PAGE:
- The Washington Times
Wednesday, August 25, 2021

The U.S. will donate another 1 million COVID-19 vaccines to Vietnam, open a Southeast Asia branch of the Centers for Disease Control and Prevention in Hanoi and resist Beijing “bullying” in the South China Sea, Vice President Kamala Harris said Wednesday during her tour of the region.

“Let me affirm that the United States Navy will maintain a strong presence in the South China Sea and will continue to challenge Beijing’s bullying and excessive maritime claims,” she said during a meeting with Vietnamese President Nguyen Xuan Phuc.


The donation of additional Pfizer vaccines brings the total U.S. donation to Vietnam to 6 million, enough to fully vaccinate 3 million persons in the nation of 96 million people.

President Biden has been doling out millions of doses to the rest of the world as he pleads with Americans to get vaccinated with shots that are free and plentiful at home.

“All of these deliveries are in fact donations — free of charge with no strings attached because for us it is about saving lives,” Ms. Harris said in Hanoi.

She said the new CDC office will help the U.S. and Asian partners detect emerging pathogens as the world fights the coronavirus first detected in China and braces for whatever health crises are around the corner.

“If we are honest, we must be better prepared for the next one,” Ms. Harris said.

China loomed over the talks, as Ms. Harris completed a tour of Singapore and Vietnam to strengthen U.S. relationships and expand economic cooperation with partners in the region.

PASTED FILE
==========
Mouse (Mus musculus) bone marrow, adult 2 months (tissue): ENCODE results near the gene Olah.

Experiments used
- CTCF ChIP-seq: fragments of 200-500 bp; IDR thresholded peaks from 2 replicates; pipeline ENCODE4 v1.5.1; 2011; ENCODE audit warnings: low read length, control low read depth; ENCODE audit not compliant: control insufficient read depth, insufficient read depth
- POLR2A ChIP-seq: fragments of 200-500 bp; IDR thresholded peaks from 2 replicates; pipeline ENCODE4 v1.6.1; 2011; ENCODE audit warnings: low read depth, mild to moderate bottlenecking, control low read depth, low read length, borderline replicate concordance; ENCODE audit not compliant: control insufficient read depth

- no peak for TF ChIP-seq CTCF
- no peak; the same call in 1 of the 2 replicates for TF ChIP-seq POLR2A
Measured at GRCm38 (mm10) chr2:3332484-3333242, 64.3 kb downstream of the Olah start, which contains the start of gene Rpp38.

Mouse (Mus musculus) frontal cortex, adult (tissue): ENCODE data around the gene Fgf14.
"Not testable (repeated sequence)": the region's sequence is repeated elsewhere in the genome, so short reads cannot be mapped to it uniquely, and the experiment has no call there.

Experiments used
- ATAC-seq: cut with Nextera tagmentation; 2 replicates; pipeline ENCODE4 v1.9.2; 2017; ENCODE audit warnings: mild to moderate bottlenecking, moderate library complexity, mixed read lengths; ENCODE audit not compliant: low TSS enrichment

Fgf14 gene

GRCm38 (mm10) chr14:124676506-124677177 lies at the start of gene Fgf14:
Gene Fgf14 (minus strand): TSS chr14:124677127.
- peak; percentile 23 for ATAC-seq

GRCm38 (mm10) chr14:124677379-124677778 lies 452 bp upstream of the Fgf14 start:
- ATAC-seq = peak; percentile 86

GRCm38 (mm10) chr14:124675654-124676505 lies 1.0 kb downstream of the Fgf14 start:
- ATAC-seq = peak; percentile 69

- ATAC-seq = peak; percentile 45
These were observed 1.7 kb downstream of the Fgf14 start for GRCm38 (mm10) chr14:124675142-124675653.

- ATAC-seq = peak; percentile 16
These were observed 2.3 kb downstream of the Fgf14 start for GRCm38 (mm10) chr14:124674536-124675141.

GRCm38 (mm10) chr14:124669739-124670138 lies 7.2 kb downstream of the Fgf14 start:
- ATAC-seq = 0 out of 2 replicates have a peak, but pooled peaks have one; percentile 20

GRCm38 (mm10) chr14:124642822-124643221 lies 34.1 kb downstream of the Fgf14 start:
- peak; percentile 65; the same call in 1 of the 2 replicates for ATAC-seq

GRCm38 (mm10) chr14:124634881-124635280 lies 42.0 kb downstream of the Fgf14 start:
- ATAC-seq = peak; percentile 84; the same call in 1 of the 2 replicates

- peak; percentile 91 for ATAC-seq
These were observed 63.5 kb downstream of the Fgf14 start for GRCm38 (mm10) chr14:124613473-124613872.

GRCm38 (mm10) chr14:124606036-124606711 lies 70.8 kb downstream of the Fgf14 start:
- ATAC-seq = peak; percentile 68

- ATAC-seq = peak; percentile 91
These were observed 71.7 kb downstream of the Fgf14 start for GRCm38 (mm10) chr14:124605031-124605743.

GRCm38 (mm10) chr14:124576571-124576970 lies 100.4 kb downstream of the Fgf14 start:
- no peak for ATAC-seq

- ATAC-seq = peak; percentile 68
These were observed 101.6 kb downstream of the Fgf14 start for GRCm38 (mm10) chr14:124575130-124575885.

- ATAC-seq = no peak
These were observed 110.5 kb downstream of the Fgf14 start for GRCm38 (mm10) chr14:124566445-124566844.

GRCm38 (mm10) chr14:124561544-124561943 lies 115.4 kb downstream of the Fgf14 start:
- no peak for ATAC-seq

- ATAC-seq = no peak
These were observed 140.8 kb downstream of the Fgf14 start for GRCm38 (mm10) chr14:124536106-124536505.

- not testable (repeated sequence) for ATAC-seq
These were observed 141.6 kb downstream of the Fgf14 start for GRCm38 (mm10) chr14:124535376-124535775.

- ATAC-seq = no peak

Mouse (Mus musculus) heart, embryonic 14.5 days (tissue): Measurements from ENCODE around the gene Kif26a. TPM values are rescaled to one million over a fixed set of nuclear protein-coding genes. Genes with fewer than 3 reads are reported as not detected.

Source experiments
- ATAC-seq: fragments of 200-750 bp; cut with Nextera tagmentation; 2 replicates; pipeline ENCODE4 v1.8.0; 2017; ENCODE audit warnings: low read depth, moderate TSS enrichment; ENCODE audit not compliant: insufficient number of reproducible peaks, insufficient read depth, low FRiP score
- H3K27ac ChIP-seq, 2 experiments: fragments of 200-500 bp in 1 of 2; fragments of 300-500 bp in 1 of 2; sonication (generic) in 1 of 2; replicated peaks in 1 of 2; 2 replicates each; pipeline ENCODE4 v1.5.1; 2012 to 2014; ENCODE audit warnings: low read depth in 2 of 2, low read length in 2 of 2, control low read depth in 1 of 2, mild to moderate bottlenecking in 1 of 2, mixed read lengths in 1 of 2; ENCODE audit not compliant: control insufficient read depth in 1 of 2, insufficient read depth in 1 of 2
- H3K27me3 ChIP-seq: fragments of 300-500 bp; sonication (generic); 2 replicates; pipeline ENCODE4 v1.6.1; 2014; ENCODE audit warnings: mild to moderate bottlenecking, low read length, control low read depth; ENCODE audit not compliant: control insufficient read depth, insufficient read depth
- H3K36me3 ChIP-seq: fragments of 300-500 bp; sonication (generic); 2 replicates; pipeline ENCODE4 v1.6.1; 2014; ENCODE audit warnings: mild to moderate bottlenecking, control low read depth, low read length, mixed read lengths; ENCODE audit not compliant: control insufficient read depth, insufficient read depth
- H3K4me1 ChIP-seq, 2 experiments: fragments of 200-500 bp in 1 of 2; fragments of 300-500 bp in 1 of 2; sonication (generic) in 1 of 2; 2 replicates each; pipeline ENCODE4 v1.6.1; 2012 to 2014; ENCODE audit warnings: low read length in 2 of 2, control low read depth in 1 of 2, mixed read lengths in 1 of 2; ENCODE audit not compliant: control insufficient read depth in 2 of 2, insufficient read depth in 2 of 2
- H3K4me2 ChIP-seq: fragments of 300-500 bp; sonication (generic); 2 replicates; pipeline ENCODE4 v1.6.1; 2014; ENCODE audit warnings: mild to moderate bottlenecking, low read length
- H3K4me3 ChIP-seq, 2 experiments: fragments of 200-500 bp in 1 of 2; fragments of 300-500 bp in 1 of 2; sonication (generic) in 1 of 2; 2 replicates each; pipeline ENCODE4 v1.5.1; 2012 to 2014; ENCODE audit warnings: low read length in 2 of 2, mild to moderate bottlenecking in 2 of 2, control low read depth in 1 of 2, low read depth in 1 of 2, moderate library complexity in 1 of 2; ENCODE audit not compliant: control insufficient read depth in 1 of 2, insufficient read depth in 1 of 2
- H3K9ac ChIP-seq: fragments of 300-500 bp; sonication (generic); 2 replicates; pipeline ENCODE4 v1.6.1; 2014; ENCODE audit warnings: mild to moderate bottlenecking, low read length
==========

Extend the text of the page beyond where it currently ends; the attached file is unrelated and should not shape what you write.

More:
Ms. Harris said the U.S. supports Vietnam’s request for a third U.S. Coast Guard cutter to shore up its maritime capabilities as China lays claim to swaths of the South China Sea. She said everyone in the region needs to play by the same rules.

“We will work closely with Vietnam to uphold the rule-based international order, including freedom of navigation, an issue that we take seriously, and including as it relates to the South China Sea,” Ms. Harris said. “We need to find ways to pressure and raise the pressure, frankly, on Beijing to abide by the United Nations Convention on the Law of the Sea, and to challenge its bullying and excessive maritime claims.”

Also Wednesday, the White House announced a series of steps to improve U.S.-Vietnam ties, including lower tariffs on U.S. exports of pork and efforts to shore, initiatives to help Vietnam compete in the digital economy and projects that promote electric motorbikes and sustainable fisheries in the Mekong Delta.

It also pledged $17.5 million for surveying and clearing unexploded ordnances and support for persons with disabilities in the aftermath of the Vietnam War, which a fact sheet described as “legacy of war issues.”

Ms. Harris visited a monument at the site where the late Sen. John McCain of Arizona was shot down by the North Vietnamese army during his time as a Navy lieutenant commander in 1967. He was famously imprisoned by the North Vietnamese for five years.

“John McCain was an extraordinary American hero. I was honored and privileged to serve with him for a short time in the United States Senate. John McCain, he loved our country,” Ms. Harris said. “He was so courageous and really lived the life of a hero — the sacrifices he made that were on every scale imaginable, loved our country and really always fought for the best of who we are. And it turns out today is the anniversary, so there we are.”

Ms. Harris is on her second trip abroad as vice president, following her mission to Mexico and Guatemala in June that was aimed at addressing the “root causes” of illegal migration from Central America.

• Tom Howell Jr. can be reached at thowell@washingtontimes.com.


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